Current events (the Israeli-Hezbollah War and the barely averted London airliner bombing plot) are reinforcing the view that the struggle of militant Islam against "the West", buttressed by a fundamentalist ideology under which militants claim the right to kill civilians as well as soldiers, is not going to go away anytime soon. This struggle is going to define at least the next two decades and maybe the next fifty years, so it's time to do a little homework: Storm from the East: The Stuggle Between the Arab World and the Christian West (Modern Library, 2006). The author, Milton Viorst, is a journalist (the dust jacket calls him a "journalist and scholar") who has covered the Middle East since the 1960s. I'll write a paragraph or two drawn directly from material in each chapter (my section headings are the chapter titles). If you like it, check the New Books shelf at your local library for a copy or buy it at Amazon.
The term for the Islamic religious and civil community is umma, the realm within which shari'a, Islamic law, controls and is supposed to structure daily life. The world is divided up into dar-al-Islam (the domain of peace) and dar-el-harb (a domain of war and struggle against folks like you and me). In the great initial tidal wave of Islamic conquest, armies swept across North Africa and up the Iberian peninsula, as well as north to Constantinople. The umma stretched far indeed! [And there's nothing like victory on the battlefield to affirm one's religious beliefs and sense of cosmic entitlement.] Then those darned Chrsitians got in the way.
The barriers to Islam's growth into Europe were Rome in the west and Byzantium in the east, both deeply Christian. It was natural for Muslims to conclude that Christianity itself was the essence of dar-al-harb, the domain of war. (p. 13.)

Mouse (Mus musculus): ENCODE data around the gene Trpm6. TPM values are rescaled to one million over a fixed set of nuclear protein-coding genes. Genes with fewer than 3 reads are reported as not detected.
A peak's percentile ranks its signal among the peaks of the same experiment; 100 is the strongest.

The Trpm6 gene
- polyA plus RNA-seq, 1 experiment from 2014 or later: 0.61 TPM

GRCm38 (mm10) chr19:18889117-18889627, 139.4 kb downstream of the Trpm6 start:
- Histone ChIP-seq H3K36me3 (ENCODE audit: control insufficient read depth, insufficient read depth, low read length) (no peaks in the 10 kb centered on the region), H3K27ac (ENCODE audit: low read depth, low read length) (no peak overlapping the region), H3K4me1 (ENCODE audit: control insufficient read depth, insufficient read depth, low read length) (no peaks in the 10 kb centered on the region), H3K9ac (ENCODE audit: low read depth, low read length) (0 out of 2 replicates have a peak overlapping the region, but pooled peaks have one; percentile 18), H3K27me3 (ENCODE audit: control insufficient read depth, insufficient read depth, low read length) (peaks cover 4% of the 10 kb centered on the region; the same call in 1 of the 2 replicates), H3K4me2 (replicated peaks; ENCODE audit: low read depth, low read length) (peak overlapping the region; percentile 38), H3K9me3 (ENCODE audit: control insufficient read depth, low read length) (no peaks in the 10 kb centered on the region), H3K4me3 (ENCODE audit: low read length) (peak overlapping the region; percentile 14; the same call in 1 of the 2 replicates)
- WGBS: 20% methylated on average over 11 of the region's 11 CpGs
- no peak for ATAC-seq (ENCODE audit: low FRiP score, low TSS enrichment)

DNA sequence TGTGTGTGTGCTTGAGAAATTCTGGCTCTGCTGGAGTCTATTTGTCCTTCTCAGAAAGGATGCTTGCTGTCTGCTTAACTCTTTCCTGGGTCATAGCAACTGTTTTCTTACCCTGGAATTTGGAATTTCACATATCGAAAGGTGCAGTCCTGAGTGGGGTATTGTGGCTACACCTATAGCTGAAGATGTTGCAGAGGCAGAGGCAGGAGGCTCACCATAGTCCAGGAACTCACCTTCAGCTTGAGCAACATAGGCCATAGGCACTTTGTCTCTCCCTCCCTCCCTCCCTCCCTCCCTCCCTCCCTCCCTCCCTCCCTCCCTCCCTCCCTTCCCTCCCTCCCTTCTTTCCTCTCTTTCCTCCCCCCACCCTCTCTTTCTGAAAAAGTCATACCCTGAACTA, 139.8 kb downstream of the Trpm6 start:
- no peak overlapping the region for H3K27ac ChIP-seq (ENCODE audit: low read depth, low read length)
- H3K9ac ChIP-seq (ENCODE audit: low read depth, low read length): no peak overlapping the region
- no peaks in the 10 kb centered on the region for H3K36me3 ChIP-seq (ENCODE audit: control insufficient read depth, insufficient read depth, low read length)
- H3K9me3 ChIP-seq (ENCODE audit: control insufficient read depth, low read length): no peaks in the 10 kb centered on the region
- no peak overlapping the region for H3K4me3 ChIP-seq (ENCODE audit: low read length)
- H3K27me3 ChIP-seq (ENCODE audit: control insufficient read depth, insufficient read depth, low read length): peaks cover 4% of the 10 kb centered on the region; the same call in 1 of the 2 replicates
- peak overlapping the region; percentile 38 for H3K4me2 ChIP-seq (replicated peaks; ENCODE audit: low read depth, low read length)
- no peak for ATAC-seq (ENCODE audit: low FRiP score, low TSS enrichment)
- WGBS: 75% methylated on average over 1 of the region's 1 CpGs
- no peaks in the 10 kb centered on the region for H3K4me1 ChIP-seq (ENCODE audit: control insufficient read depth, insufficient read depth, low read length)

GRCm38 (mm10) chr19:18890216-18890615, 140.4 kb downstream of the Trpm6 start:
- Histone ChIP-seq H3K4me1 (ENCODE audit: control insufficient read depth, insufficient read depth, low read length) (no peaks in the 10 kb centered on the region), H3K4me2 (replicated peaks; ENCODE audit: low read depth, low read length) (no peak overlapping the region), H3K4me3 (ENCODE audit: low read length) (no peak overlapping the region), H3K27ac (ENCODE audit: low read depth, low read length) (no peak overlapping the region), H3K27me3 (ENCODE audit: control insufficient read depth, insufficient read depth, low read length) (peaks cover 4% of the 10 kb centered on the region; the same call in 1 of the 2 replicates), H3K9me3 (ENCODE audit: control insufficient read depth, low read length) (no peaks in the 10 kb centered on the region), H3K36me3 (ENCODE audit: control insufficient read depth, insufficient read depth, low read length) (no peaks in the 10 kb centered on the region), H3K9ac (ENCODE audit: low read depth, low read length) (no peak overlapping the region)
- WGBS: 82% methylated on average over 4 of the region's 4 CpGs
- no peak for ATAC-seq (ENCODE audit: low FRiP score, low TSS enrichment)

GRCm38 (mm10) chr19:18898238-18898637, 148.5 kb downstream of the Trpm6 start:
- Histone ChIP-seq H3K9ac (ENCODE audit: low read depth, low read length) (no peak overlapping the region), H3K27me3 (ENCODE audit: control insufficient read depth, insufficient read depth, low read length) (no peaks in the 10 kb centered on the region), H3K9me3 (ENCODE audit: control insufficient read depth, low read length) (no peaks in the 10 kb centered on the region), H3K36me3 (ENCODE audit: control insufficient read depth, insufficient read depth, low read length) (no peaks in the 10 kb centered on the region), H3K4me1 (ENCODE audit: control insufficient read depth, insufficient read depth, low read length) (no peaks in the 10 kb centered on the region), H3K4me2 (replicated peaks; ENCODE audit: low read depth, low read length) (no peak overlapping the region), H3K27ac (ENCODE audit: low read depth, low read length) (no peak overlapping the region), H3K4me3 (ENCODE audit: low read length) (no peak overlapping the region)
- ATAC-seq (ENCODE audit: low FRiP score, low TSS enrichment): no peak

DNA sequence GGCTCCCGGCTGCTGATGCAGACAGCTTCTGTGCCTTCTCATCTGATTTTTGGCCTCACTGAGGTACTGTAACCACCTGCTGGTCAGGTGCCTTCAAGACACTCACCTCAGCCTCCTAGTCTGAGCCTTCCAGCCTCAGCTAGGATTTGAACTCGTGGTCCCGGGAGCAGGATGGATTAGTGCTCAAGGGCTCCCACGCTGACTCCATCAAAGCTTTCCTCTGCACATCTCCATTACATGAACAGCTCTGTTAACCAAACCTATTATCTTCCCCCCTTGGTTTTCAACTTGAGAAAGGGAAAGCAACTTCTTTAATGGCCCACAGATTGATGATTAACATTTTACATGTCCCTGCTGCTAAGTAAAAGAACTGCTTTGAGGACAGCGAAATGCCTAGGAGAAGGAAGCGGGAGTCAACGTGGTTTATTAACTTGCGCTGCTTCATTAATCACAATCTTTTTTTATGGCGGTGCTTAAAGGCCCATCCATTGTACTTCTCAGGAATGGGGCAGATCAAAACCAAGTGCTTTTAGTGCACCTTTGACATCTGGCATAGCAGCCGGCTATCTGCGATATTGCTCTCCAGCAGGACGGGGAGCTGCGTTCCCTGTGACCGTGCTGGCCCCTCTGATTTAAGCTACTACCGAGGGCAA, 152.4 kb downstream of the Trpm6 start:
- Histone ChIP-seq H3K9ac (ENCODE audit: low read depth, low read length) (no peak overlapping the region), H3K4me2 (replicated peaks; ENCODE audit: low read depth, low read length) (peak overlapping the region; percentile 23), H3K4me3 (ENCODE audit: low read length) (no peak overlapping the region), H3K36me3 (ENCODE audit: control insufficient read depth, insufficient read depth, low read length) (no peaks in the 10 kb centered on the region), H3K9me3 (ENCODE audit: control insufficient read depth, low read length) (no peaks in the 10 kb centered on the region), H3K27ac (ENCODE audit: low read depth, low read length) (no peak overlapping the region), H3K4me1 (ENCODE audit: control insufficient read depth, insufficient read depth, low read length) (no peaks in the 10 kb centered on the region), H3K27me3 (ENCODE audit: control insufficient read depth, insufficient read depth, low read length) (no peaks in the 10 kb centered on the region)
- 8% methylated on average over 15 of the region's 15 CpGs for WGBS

Islam held its territorial conquests for close to a millennium. In the interim, the Ottoman Turks succeeded to political hegemony in dar-al-Islam, but Arabs weren't really hostile to the now ascendant Turks (who were Islamic) but instead aimed their frustration at Christians from Europe, who made several military expeditions to reconquer (from Islamic Arab conquest) selected sections of "the Holy Land," which were held for a period, then lost again. [There's a trade angle to that whole episode, too.] "Even after the Crusades, it was the infidel Christians whom the Arabs continued to regard as irredeemable enemies" (p. 17). Events of the 19th century confirmed that view, as Napoleon first conquered Egypt, then in succeeding decades the British and French took control of Algeria, Aden, Tunisia, Sudan, sheikdoms surrounding the Persian Gulf, then Morocco, and finally Libya (by the Italians). To Arabs, the 19th century looked like just another chapter in the Crusades.
The Arab Revolt changed everything: the Turks allied with the Germans in WWI, so the (Christian) British successfully recruited the (Islamic) Arabs under Hussein Ibn Ali to revolt and fight against (Islamic) Turks. You can sense some religious tension there, can't you? For a picturesque presentation of this pivotal episode, go watch Lawrence of Arabia if you can sit through three hours of a pre-Star Wars epic (you know, all story, no special effects). Notice how the whole Christian/Islamic angle is simply ignored in the movie. Only now, looking back, does that seem like a glaring omission.